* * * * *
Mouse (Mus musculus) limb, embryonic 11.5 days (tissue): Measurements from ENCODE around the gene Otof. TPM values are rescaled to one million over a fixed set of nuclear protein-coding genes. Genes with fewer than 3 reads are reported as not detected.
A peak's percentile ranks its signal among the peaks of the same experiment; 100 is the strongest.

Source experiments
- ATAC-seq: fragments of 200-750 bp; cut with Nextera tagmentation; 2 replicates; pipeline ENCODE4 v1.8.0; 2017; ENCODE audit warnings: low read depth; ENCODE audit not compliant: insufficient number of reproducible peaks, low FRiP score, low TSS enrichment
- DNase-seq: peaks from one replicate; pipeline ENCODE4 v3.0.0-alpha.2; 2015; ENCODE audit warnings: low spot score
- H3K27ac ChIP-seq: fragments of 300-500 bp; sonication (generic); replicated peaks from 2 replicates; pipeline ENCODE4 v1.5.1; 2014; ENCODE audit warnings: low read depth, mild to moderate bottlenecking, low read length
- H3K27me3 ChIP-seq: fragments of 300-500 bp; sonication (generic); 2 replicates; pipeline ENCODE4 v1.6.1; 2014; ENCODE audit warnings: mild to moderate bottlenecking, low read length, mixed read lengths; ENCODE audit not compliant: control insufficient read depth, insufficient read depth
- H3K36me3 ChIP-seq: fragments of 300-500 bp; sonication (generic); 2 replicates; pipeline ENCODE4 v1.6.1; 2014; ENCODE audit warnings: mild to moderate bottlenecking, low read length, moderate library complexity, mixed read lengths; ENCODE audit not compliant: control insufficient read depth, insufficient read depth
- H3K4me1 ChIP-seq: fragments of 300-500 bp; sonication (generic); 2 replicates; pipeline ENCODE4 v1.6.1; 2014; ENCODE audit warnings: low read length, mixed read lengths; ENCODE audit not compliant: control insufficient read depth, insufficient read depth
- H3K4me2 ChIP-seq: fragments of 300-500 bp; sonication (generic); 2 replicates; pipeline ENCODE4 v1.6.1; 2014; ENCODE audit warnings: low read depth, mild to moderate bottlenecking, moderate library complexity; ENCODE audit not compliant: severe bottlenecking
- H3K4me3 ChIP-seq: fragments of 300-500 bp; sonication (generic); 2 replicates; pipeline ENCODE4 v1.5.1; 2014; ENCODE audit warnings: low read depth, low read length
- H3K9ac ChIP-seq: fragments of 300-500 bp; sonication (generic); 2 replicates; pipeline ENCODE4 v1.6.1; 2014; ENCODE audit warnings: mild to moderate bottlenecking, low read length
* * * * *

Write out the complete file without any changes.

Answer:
Mouse (Mus musculus) limb, embryonic 11.5 days (tissue): Measurements from ENCODE around the gene Otof. TPM values are rescaled to one million over a fixed set of nuclear protein-coding genes. Genes with fewer than 3 reads are reported as not detected.
A peak's percentile ranks its signal among the peaks of the same experiment; 100 is the strongest.

Source experiments
- ATAC-seq: fragments of 200-750 bp; cut with Nextera tagmentation; 2 replicates; pipeline ENCODE4 v1.8.0; 2017; ENCODE audit warnings: low read depth; ENCODE audit not compliant: insufficient number of reproducible peaks, low FRiP score, low TSS enrichment
- DNase-seq: peaks from one replicate; pipeline ENCODE4 v3.0.0-alpha.2; 2015; ENCODE audit warnings: low spot score
- H3K27ac ChIP-seq: fragments of 300-500 bp; sonication (generic); replicated peaks from 2 replicates; pipeline ENCODE4 v1.5.1; 2014; ENCODE audit warnings: low read depth, mild to moderate bottlenecking, low read length
- H3K27me3 ChIP-seq: fragments of 300-500 bp; sonication (generic); 2 replicates; pipeline ENCODE4 v1.6.1; 2014; ENCODE audit warnings: mild to moderate bottlenecking, low read length, mixed read lengths; ENCODE audit not compliant: control insufficient read depth, insufficient read depth
- H3K36me3 ChIP-seq: fragments of 300-500 bp; sonication (generic); 2 replicates; pipeline ENCODE4 v1.6.1; 2014; ENCODE audit warnings: mild to moderate bottlenecking, low read length, moderate library complexity, mixed read lengths; ENCODE audit not compliant: control insufficient read depth, insufficient read depth
- H3K4me1 ChIP-seq: fragments of 300-500 bp; sonication (generic); 2 replicates; pipeline ENCODE4 v1.6.1; 2014; ENCODE audit warnings: low read length, mixed read lengths; ENCODE audit not compliant: control insufficient read depth, insufficient read depth
- H3K4me2 ChIP-seq: fragments of 300-500 bp; sonication (generic); 2 replicates; pipeline ENCODE4 v1.6.1; 2014; ENCODE audit warnings: low read depth, mild to moderate bottlenecking, moderate library complexity; ENCODE audit not compliant: severe bottlenecking
- H3K4me3 ChIP-seq: fragments of 300-500 bp; sonication (generic); 2 replicates; pipeline ENCODE4 v1.5.1; 2014; ENCODE audit warnings: low read depth, low read length
- H3K9ac ChIP-seq: fragments of 300-500 bp; sonication (generic); 2 replicates; pipeline ENCODE4 v1.6.1; 2014; ENCODE audit warnings: mild to moderate bottlenecking, low read length